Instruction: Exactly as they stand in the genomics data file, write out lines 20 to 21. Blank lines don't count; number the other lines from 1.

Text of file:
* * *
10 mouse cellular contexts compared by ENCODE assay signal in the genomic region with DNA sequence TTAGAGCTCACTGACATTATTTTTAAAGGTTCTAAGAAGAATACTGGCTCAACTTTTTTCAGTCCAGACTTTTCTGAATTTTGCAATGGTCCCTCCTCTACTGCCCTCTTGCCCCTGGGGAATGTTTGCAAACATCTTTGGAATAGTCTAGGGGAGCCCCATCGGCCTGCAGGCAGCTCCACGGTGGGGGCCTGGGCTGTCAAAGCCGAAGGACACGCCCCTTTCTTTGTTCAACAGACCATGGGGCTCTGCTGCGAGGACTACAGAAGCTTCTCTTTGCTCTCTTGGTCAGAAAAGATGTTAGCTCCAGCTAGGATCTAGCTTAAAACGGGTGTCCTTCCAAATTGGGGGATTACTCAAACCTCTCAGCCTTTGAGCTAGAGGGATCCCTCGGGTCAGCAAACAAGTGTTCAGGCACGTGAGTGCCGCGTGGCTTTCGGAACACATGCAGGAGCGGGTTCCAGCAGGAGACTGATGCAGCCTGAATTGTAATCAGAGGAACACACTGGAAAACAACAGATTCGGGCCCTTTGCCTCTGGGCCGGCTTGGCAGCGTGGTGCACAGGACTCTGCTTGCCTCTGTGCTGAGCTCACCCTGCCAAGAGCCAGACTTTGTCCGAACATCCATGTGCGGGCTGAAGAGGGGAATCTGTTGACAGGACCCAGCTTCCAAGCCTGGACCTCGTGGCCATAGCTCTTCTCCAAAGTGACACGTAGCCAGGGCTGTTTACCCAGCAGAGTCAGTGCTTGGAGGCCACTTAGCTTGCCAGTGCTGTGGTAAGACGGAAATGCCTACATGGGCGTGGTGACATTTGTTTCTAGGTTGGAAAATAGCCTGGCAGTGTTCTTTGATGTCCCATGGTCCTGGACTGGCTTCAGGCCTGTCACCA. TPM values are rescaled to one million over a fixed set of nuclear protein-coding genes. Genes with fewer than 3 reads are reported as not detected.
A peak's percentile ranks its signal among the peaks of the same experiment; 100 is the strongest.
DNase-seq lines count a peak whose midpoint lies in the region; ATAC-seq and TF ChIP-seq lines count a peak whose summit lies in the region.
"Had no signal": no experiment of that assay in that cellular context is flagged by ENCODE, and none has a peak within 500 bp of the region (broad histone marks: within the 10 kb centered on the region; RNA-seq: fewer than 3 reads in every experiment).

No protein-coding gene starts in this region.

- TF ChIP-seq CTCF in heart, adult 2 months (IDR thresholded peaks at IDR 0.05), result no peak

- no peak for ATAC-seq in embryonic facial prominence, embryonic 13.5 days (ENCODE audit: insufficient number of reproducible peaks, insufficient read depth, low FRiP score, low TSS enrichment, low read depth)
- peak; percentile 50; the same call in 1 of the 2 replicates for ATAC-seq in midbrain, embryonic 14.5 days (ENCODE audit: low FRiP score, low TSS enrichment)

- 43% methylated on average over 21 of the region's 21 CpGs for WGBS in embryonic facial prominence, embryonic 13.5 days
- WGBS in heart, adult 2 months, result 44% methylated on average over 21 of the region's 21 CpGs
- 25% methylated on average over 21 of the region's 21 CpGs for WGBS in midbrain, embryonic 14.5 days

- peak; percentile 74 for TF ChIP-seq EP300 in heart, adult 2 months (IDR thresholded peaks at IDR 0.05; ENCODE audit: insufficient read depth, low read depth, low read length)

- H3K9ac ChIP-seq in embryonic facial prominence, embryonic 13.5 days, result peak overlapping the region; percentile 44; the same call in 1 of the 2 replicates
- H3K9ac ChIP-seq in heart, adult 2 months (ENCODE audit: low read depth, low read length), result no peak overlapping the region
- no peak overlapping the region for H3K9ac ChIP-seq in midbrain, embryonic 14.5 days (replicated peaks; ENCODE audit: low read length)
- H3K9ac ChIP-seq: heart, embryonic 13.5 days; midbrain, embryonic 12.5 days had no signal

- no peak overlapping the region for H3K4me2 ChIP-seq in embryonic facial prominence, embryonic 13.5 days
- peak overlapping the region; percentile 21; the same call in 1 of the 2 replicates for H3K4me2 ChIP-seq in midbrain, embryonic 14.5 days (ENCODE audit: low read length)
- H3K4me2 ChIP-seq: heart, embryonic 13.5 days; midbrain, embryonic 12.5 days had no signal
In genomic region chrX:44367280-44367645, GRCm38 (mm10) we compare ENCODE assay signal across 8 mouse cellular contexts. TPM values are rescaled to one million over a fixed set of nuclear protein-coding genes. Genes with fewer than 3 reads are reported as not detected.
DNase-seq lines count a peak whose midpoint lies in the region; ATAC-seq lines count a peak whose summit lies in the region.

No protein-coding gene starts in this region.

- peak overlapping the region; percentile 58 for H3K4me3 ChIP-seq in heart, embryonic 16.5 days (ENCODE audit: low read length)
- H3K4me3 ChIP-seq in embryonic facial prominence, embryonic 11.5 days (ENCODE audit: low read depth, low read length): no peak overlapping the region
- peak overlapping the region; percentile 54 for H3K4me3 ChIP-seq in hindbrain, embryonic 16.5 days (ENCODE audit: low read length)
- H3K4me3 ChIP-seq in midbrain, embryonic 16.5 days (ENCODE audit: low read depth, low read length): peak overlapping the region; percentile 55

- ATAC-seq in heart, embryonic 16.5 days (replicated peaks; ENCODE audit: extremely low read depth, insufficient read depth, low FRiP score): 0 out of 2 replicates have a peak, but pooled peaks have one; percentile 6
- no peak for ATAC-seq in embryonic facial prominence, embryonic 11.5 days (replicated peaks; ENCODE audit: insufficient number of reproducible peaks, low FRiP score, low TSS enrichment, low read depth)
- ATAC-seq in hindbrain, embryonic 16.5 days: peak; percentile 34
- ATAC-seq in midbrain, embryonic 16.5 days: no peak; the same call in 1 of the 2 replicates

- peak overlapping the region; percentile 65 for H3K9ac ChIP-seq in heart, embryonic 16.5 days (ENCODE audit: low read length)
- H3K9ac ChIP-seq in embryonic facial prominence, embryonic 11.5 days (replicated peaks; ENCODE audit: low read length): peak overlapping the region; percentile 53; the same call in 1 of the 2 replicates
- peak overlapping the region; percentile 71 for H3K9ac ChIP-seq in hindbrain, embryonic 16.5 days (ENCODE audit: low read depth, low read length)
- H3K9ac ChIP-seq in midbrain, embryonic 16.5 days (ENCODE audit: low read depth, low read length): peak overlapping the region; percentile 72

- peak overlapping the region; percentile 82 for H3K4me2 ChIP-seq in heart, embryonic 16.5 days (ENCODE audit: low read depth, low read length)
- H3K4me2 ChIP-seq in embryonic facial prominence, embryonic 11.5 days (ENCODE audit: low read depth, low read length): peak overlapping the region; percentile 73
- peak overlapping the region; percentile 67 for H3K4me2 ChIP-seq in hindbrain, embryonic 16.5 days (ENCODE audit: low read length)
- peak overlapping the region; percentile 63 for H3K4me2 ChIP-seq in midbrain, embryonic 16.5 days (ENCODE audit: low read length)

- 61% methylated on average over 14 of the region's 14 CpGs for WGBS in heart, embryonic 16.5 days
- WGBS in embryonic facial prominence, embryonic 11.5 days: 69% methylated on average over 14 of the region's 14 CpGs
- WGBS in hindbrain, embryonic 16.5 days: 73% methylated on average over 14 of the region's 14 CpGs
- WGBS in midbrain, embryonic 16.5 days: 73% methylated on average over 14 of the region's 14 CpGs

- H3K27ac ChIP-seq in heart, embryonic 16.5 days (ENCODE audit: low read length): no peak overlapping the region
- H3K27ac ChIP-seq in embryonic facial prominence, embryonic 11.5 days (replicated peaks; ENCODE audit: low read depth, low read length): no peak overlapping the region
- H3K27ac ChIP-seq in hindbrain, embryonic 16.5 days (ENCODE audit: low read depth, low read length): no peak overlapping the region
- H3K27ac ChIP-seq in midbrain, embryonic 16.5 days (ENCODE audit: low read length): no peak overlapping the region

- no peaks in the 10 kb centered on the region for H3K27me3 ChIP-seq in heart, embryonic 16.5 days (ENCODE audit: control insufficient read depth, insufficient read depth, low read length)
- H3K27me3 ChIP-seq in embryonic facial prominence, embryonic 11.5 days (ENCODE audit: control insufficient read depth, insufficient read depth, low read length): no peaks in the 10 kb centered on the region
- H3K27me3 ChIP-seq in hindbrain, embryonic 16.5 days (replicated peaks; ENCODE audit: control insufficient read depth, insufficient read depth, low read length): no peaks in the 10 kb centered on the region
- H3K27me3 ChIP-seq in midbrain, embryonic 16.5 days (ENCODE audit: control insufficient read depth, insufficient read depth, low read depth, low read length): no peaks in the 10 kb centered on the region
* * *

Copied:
In genomic region chrX:44367280-44367645, GRCm38 (mm10) we compare ENCODE assay signal across 8 mouse cellular contexts. TPM values are rescaled to one million over a fixed set of nuclear protein-coding genes. Genes with fewer than 3 reads are reported as not detected.
DNase-seq lines count a peak whose midpoint lies in the region; ATAC-seq lines count a peak whose summit lies in the region.